Wednesday, January 6, 2016

And you thought the seasonal changes in sunrise, sunset and day length were simple?

Oh, no.  Although the shortest day/longest night for the northern hemisphere occurs at the December solstice, sunrise and sunset times don't fall so neatly into line!  It even depends where in the northern hemisphere you are!  EarthSky explains how and why better than I could.

Here in the Boston area, the sun has risen at about 7:12am eastern standard time every morning since the beginning of the year.  Sunsets, on the other hand, have been getting slowly later since before the middle of December, when they bottomed-out at about 4:12pm est.  Here's the NOAA site where you can see for yourself. 

Meanwhile, Earth made its closest approach to the sun on Jan 2!  (That three-million mile difference between closest (perihelion) and farthest (aphelion, July 5) amounts to about three percent of the 93-million-mile average distance--not enough of a difference to overwhelm seasons caused by earth's axial tilt.  I do wonder, though, if it eases our winters a bit, while worsening Australia's summers!)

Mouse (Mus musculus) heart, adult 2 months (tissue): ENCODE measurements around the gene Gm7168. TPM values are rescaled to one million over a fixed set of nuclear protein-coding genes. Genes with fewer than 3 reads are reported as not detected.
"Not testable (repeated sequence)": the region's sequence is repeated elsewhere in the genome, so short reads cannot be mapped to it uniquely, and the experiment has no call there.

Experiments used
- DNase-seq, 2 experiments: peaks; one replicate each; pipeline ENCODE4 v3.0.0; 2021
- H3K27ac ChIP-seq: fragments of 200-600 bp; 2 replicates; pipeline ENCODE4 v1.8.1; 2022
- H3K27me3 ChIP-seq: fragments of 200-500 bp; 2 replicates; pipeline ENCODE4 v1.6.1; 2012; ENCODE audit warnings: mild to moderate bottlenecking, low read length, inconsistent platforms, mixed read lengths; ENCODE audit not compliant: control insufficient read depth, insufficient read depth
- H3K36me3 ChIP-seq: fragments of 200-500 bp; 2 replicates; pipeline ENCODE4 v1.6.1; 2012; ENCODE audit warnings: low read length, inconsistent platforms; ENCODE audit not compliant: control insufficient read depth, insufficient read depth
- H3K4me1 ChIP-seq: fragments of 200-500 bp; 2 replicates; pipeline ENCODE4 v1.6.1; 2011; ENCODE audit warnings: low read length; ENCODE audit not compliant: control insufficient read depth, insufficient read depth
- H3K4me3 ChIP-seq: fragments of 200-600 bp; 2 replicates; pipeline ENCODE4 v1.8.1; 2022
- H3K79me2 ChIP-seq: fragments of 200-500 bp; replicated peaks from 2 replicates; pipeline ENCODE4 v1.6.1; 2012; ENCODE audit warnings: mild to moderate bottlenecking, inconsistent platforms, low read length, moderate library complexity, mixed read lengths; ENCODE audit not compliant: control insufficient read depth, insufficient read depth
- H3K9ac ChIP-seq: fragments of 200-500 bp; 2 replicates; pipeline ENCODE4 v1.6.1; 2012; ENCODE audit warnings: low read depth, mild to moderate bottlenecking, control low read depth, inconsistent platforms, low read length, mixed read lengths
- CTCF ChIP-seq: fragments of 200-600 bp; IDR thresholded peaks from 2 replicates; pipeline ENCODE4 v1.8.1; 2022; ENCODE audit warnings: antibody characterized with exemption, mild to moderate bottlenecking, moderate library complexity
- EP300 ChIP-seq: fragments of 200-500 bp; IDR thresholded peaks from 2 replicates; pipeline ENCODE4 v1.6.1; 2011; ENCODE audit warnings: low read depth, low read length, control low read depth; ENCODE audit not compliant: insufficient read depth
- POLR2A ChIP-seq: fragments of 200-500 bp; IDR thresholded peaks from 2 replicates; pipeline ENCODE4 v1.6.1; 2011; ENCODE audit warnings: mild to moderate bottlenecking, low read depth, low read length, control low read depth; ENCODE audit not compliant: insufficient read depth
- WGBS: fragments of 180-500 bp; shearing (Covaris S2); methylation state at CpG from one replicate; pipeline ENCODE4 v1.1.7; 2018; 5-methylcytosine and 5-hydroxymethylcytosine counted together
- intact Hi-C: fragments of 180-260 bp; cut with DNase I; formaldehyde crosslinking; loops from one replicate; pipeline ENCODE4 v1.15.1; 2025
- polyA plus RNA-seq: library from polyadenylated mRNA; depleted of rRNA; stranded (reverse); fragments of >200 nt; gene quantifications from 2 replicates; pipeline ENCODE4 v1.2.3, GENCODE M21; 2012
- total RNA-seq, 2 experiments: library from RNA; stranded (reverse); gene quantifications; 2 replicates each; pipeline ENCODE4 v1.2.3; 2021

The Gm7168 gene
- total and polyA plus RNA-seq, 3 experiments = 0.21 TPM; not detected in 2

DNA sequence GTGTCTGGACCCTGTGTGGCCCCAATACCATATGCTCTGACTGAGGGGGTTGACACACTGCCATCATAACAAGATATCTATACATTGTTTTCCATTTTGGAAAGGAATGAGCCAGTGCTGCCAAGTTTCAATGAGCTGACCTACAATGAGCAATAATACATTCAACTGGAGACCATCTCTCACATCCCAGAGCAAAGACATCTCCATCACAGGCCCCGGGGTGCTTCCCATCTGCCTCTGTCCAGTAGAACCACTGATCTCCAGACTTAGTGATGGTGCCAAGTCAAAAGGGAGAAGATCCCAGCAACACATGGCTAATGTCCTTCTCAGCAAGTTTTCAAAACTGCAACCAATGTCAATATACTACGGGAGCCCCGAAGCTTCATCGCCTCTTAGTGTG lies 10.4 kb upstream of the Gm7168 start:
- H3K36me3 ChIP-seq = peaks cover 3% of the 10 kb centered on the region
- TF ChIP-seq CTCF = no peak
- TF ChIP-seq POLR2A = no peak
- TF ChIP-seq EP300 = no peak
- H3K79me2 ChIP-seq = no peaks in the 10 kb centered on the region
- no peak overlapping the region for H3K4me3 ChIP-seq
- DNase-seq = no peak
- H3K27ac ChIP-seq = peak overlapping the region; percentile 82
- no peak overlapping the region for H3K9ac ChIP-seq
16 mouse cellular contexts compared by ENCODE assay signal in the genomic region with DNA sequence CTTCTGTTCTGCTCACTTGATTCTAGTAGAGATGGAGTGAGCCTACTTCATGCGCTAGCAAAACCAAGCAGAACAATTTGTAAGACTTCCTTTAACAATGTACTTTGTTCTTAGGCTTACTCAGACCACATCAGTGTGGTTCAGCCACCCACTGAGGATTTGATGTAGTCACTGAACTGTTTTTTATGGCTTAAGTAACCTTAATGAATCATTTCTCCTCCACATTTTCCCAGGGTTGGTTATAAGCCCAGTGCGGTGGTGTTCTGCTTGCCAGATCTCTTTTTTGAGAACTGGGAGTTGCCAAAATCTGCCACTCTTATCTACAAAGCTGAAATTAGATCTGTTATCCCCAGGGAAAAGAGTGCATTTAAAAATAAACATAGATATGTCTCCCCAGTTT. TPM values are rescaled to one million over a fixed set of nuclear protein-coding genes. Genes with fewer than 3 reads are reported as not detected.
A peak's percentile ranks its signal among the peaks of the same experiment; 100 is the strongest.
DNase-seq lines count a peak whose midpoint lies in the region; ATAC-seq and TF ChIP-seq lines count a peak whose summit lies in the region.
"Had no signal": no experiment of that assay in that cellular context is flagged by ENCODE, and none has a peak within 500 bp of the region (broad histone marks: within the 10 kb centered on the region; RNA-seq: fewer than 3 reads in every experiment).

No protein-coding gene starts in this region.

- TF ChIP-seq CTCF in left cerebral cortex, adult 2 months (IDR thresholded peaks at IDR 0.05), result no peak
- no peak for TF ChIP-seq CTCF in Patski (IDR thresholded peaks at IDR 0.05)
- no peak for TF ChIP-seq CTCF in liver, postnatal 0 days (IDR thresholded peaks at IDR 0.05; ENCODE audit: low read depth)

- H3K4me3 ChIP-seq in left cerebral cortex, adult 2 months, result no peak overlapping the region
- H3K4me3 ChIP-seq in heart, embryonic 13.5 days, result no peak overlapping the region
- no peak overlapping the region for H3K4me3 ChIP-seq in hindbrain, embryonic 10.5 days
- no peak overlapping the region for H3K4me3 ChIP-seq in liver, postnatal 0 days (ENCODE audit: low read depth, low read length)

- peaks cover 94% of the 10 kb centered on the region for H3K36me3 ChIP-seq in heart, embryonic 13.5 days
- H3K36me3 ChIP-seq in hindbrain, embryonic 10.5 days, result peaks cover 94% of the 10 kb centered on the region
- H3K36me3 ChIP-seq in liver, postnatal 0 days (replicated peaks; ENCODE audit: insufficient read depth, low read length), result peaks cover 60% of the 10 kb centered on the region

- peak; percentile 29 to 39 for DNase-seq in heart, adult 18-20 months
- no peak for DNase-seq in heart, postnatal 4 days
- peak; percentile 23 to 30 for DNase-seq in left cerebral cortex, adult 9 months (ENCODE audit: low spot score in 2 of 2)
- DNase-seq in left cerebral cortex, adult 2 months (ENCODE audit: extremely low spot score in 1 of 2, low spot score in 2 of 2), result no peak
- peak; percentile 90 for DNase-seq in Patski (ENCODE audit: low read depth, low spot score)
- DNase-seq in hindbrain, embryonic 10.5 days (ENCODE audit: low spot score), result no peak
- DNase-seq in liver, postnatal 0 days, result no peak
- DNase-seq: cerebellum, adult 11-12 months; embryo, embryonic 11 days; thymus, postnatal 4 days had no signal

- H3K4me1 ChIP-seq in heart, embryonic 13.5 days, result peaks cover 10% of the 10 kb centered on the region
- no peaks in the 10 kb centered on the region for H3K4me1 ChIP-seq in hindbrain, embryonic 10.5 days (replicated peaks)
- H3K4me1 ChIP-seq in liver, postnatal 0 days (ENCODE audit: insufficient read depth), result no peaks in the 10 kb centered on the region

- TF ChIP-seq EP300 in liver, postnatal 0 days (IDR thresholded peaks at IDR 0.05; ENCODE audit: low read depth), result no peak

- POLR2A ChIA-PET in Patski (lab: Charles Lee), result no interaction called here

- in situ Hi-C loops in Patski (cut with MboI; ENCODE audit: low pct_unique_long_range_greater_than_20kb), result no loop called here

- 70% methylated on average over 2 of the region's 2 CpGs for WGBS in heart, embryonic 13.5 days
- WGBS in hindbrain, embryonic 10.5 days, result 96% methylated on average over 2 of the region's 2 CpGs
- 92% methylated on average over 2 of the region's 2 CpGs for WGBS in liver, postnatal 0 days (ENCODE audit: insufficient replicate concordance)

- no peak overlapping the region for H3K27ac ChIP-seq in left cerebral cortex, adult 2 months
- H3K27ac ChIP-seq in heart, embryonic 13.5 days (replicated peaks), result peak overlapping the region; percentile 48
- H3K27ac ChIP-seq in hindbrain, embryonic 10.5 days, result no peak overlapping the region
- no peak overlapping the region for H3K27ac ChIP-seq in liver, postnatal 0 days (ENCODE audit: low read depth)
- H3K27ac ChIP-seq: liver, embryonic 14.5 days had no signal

From what EarthSky tells us, perihelion and aphelion will line up with the equinoxes in 6430.  With the greatest and least distance (and therefore light intensity) completely out of sync with the seasons, I wonder if those seasons will be a bit milder worldwide.  And, if so, what difference did these milder climates mean to the people of 2400 BCE???

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